Management quality is of utmost importance when making investment decisions, especially in high-growth, innovative companies operating in dynamic environments. Fortunately for investors, Amazon (NASDAQ:AMZN) Starbucks (NASDAQ:SBUX) and Under Armour (NYSE:UAA) are run by successful entrepreneurs who deeply understand each company´s long term vision and growth divers.
Amazon is creating the future
Jeff Bezos is arguably one of the most successful entrepreneurs in the world, and a major driving force behind the amazing success Amazon has experienced over the years. The company has gone from an online bookstore to the leading online retailer in the world, selling an enormous variety of products. In the meantime, it has expanded into areas with promising potential like cloud computing, digital content and hardware.
Bezos is all about the customer, innovation and long-term growth. In his own words:
We've had three big ideas at Amazon that we've stuck with for 18 years, and they're the reason we're successful: Put the customer first. Invent. And be patient.
Bezos has a public email firstname.lastname@example.org he receives and reads complaints from customers. Not only that, but he usually forwards those emails to the relevant Amazon employee to find an explanation and a solution to the problem. Bezos wants to make sure that the customer's voice is permanently being heard at Amazon, even if that takes time from his own busy agenda.
The company has razor-thin profit margins in order to operate with the lowest possible prices, and investments in areas like warehouses and content are a big drag on profitability. Investing in Amazon means buying Bezo's long term growth vision for the company, because current earnings can hardly justify a long position in the company.
Importantly, Bezos puts his money where his mouth is. The executive received only $81,840 in salary during 2012, which makes him one of the lowest-paid CEOs among leaders of large technology companies. Bezos is well aligned with shareholder's interest by his ownership of nearly 87 million Amazon shares, and this means that he will prosper financially as long as other Amazon investors prosper too.
The barista to the world
Howard Schultz has taken Starbucks from a small group of coffee stores in Seattle during the 80´s to a global chain with more than 19,700 stores (and counting) around the world as of the end of the last quarter. But Starbucks is about much more than coffee, and nobody understands that better than Howard Shultz.
"While we are a coffee company at heart, Starbucks provides much more than the best cup of coffee -- we offer a community gathering place where people come together to connect and discover new things"
Brand recognition, a unique customer experience and a well defined cultural footprint are key competitive advantages for the company. Unlike Amazon, Starbucks gets to charge premium prices for its products and generate big fat profit margins in the area of 17.6% of sales at the operating level.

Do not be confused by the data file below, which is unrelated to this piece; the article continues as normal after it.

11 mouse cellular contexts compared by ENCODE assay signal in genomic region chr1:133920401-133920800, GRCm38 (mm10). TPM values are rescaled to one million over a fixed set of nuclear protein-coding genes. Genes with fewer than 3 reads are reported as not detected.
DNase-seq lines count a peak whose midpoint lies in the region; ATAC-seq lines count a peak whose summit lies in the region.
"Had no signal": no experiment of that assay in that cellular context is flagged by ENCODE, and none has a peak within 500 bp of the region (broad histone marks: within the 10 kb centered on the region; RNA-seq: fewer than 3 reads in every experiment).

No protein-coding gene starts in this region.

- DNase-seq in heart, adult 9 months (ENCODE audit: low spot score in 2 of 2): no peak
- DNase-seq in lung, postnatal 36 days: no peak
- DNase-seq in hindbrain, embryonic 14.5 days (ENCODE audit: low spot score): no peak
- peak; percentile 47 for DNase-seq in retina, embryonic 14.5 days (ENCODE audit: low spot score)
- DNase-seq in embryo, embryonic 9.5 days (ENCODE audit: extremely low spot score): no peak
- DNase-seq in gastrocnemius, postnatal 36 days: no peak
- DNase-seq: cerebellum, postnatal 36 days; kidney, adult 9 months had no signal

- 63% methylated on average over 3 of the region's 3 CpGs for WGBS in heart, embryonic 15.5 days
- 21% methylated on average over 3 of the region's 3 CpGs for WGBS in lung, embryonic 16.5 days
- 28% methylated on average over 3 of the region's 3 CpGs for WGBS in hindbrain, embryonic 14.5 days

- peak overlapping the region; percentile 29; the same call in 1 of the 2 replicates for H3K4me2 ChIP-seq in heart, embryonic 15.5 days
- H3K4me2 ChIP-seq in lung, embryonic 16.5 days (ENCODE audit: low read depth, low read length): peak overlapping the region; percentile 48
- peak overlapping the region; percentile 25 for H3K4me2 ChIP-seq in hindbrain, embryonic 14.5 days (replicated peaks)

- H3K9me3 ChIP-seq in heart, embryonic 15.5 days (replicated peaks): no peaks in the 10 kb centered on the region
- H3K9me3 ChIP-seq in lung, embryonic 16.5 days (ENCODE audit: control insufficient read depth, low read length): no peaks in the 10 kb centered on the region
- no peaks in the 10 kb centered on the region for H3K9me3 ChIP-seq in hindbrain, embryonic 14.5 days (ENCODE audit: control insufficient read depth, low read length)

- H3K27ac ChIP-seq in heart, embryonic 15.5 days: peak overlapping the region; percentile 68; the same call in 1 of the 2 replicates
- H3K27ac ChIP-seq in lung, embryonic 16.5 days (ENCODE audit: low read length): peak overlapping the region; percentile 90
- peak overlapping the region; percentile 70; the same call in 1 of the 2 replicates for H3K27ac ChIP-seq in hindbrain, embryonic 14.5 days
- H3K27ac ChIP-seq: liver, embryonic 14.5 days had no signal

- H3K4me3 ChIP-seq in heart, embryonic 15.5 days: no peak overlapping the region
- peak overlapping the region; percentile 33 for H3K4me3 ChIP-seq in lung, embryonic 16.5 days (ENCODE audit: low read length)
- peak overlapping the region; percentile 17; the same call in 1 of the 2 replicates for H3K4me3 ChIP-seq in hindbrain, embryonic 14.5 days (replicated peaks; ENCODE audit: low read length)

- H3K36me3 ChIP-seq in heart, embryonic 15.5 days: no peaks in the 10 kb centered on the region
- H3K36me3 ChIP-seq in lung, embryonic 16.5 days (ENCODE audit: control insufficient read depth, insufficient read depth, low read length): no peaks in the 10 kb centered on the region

The company is rapidly expanding its store base in emerging markets and growing into new areas like specialized tea, pastry and premium juice with acquisitions like Teavana, La Boulange and Evolution Fresh respectively. Luckily for Starbucks investors, Shultz is an invaluable asset when it comes to leading these growth initiatives while at the same time keeping focus on the essential attributes of the Starbucks experience and brand.
"You will hear about us one day"
Kevin Plank has always had a passion for sports and an entrepreneurial spirit; as special teams captain for the University of Maryland football team during the brutally hot summer of 1995, he was feeling frustrated about having to regularly change his sweat-soaked cotton t-shirts on hot days.
A man of action, he decided do to something about it, and in 1996 he founded Under Armour in his grandmother's basement in Washington DC. Product innovation and a focus on light and breathable fabrics providing moisture management are key differentiating factors for the brand.
Competitive to the bone, Plank used to send Nike CEO Phil Knight a Christmas card every year with a short but strong message:
"You will hear about us one day."
Nike has surely heard from Under Armour since then, the company has become a corporation with a market capitalization of almost $8.7 billion in a relatively short period of time, and Plank is not planning to slow down anytime soon.
He describes Under Armour as a $10 billion brand in a $2 billion shell and aims to sustain sales growth above 20% annually in the coming years. Even if that sounds like an ambitious goal, the company is actually doing better than that: Under Armour delivered a remarkable increase of 26% in revenue and 27% growth in net income for the third quarter of 2013.
Considering his track record and competitive drive, betting against Kevin Plank doesn´t sound like a smart idea.
Founder CEOs usually have a deep understanding about the company and its success drivers. They also have a strong personal connection with the company, which fosters long-term strategic thinking over sort-term profit maximization. When it comes to selecting companies with the right management team, having the founder on board tends to be an important advantage.
Andrés Cardenal owns shares of Amazon. The Motley Fool recommends Amazon.com, Starbucks, and Under Armour. The Motley Fool owns shares of Amazon.com, Starbucks, and Under Armour. Try any of our Foolish newsletter services free for 30 days. We Fools may not all hold the same opinions, but we all believe that considering a diverse range of insights makes us better investors. The Motley Fool has a disclosure policy.